We all have a personal view of ourselves that quite often is extremely different than how others view us. We tend to be very critical of ourselves, much more than those closest to us. This critical view of ourselves is very powerful and if not properly interpreted, can lead to crippling fear and self sabotage.
It is quite common for us to compare ourselves to other people, to basically size people up. The one problem with sizing people up is that we tend to judge ourselves too harshly and view ourselves as inferior to others. I believe this to be a result of a fear of success and a fear of failure that happen simultaneously. To be successful we would need to develop new skill sets, take on more responsibilities, and acquire a new role to play. After all this is achieved, we then need to maintain our success, which will include more uncertainty. On the flip side we could take action and fail horribly. With failure comes judgment by others and the pain of knowing that our efforts were in vain. So our own mind plays a trick on us and views ourselves as inadequate, and then we become inferior to others. This keeps us from taking action thus creating a false sense that non-action equals safety.
I know this sounds pretty crazy, but the job of our minds is not to think, but to keep us safe. It is apparently safer to our minds to avoid possible success/failure than it is to even attempt it. The problem I see with this conflict in our mind is that neither outcome has happened yet. All these emotions are “what ifs”, and are based in the future. It tries to picture the worst case scenarios and the unknown variable to prepare for all the situations. This leads to “paralysis by analysis” where you are frozen with fear of the possibilities of future outcomes that have not developed yet. When you break it down to this level it begins to sound a little bit funny. We basically make a mountain out of a mole hill.
Some of the solutions I have developed to help boost my personal identity are to remember all the accomplishments in my life time. Number one on my list is I am still alive. I have made it through this life with my health and I am still intact. This is a pretty big accomplishment considering many people die every day, so I must be doing something right. I have also adopted the view point that you can drive a car from California to New York, at night with the headlights on and only need to see 100 feet ahead of you. What this means to me is that I know I am smart enough to figure out how to solve problems as they happen. I do not need to foresee all the problems and have solutions first in order to take action. I have also developed life principles or rules that govern the decisions I need to make based on my personal values. These little tricks have helped me to view myself in a positive way, and to hold myself in high regards.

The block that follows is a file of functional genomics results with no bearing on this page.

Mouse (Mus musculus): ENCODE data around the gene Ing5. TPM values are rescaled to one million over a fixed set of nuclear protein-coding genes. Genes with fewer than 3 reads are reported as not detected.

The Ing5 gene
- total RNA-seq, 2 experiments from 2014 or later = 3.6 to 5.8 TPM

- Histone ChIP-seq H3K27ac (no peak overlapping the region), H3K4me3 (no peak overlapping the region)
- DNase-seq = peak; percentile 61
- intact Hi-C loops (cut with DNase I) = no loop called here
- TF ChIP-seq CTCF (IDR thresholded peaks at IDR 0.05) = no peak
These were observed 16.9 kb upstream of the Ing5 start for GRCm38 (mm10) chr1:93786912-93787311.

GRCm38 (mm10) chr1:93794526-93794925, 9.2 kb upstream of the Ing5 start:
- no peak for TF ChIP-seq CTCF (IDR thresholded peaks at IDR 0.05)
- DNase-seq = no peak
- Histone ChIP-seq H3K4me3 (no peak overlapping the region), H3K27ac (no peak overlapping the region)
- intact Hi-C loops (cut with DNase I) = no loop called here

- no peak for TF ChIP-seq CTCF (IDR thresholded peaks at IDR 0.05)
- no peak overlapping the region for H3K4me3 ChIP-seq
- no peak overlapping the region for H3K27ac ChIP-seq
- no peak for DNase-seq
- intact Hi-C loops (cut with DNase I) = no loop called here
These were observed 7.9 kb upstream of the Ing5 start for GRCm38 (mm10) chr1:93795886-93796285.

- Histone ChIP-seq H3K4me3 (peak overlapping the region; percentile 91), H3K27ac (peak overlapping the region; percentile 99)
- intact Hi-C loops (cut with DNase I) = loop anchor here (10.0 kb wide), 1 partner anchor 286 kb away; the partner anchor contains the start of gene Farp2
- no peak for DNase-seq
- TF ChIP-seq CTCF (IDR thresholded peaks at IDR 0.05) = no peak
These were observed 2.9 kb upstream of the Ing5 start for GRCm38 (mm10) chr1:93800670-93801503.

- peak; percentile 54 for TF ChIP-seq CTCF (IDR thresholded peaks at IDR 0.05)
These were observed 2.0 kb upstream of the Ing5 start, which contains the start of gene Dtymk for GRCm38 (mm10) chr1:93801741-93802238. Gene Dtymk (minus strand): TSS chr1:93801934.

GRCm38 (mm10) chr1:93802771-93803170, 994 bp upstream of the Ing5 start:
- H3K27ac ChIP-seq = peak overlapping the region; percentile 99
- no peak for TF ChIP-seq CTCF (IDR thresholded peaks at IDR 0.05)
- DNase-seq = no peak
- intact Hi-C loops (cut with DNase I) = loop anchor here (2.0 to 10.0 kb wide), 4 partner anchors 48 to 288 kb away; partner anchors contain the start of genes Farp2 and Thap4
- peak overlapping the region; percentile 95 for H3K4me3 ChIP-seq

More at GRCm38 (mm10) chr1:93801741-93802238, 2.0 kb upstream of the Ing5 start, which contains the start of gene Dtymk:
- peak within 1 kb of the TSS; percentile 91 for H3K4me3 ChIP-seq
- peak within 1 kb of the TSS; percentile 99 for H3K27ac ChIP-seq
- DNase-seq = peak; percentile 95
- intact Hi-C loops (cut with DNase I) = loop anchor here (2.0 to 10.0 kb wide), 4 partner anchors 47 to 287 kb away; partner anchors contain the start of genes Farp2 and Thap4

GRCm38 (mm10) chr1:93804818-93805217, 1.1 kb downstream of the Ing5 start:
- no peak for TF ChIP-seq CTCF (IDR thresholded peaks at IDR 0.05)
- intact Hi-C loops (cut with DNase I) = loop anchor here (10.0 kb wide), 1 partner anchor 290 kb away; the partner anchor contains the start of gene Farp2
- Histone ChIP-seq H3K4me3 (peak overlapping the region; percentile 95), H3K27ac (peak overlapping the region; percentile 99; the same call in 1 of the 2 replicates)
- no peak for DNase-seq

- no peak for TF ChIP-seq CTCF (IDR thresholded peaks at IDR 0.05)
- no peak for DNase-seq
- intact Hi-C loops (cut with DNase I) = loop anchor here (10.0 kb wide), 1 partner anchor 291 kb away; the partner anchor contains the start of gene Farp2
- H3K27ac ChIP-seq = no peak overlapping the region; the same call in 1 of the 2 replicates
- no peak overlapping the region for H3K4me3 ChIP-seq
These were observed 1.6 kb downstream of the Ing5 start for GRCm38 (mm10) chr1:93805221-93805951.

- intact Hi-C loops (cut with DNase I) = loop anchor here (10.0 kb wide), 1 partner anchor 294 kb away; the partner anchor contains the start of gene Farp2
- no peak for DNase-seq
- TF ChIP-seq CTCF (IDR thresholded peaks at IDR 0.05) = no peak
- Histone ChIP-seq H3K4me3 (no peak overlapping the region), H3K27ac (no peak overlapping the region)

The next time you look in the mirror, really take a hard look at how you view yourself. Go easy on yourself, and give yourself a break. Remember as long as you can take a breath and your heart is still beating you have what it takes to succeed at whatever you desire. You really do not have the right to hold yourself back and not believe in your own abilities, so stop beating yourself up and move toward what it is you want to achieve.